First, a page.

~ Curious enough, perhaps, to slip into a service at a different church, read a new book, or alter our routine in some way to make more room in our hearts for the season ahead.   And ultimately, to make more room in our hearts for the One who came to rescue us from ourselves.

I want to see Him with fresh eyes.  

I didn’t grow up in, nor do we currently attend, a liturgical church which formally celebrates the season of Lent.  However, I look forward to the next four weeks with great anticipation. We’ll be reading as a family, I’ll be reading on my own, and we plan to attend Vespers at a local Abbey.  Our choices will most likely differ from yours, yet the hope is that we all approach this season not with a sense of duty or habit, but with a renewed sense of wonder and curiosity.


A few suggestions if you’re looking for books:

If you have children, or enjoy reading historical fiction, I’d highly recommend reading Arnold Ytreeide’s book, Amon’s Adventure. Written by the author of the Advent series Jotham’s Journey, each of the 28 chapters is a great read-aloud which provides fodder for rich conversation and reflection.  It paints a vibrant picture of the political, social, and religious climate in which Jesus lived.  Amon’s Adventure illuminates the complexity and confusion Jesus’ ministry brought to those who loved and were trying to obey Yahweh.  Jesus wasn’t what they were expecting. That same tension exists to some level for all of us today.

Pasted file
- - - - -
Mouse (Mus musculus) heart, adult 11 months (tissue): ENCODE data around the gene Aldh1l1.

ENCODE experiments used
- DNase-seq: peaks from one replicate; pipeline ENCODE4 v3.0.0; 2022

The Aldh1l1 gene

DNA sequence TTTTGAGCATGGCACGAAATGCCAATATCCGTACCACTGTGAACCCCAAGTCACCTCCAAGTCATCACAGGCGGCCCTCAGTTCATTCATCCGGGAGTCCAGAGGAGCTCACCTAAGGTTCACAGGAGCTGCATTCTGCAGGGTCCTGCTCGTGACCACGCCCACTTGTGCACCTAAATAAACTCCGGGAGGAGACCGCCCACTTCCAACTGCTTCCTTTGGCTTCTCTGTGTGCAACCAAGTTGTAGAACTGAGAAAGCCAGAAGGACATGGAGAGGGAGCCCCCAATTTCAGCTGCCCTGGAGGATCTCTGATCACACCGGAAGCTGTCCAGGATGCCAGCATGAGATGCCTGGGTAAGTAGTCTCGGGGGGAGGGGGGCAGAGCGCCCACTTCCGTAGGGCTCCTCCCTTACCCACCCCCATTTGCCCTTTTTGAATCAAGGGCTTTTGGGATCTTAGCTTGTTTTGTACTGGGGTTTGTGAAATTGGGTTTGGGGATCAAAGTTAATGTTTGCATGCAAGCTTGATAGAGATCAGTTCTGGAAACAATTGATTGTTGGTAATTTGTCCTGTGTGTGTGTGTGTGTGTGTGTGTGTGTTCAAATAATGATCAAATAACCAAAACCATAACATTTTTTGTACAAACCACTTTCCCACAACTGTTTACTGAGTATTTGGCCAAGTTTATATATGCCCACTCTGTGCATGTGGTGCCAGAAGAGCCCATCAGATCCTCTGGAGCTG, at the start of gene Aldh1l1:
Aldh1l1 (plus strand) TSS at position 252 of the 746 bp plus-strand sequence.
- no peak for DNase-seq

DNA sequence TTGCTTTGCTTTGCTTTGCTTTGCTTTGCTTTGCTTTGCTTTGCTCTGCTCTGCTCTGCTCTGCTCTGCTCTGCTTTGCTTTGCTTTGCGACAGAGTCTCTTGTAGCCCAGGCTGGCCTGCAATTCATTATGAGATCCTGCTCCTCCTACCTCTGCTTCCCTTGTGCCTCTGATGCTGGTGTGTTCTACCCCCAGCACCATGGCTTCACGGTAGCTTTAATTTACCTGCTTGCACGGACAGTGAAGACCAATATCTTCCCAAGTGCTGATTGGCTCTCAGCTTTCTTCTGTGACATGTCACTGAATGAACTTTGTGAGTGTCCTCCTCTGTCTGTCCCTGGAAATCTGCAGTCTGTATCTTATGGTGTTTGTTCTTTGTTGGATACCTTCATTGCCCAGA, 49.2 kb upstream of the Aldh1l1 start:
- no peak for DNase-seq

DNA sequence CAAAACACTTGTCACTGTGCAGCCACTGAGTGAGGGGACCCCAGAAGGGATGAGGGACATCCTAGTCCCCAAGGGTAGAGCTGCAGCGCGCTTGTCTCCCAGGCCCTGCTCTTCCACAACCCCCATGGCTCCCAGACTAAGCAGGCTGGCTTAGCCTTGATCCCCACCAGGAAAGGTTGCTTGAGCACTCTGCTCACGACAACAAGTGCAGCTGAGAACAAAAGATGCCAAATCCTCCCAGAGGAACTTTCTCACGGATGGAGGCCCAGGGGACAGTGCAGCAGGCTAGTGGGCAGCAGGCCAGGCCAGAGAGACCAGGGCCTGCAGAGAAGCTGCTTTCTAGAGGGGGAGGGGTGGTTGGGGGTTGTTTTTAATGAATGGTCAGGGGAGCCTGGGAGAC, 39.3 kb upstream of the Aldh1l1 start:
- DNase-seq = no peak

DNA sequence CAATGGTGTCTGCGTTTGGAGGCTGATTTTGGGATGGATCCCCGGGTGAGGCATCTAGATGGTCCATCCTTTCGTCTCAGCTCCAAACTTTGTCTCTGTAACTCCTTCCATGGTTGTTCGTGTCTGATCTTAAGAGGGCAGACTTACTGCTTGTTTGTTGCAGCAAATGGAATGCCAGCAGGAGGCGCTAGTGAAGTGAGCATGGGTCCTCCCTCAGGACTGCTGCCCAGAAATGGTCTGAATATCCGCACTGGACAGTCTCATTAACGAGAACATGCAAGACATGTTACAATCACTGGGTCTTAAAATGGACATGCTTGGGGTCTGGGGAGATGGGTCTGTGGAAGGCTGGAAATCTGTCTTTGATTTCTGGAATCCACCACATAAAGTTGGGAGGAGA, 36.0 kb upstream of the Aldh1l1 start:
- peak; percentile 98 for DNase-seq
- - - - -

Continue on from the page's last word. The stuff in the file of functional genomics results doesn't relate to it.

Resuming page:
This year, I have discovered and soaked myself in the writings of Walter Wangerin, Jr.  I referenced the book Miz Lil and the Chronicles of Grace in my “Top 10 List” for 2011, and I’ve been lining up his books in my reading queue ever since.

Life of the Beloved by Henri Nouwen has become one of those staple books in our library to which I return again and again.

I’d love to hear from anyone who is willing to share books, resources, or traditions that have been meaningful to you during this Lenten season.  You’ll be an encouragement to others. Perhaps you’ll peak their curiosity.  Blessings to you and yours.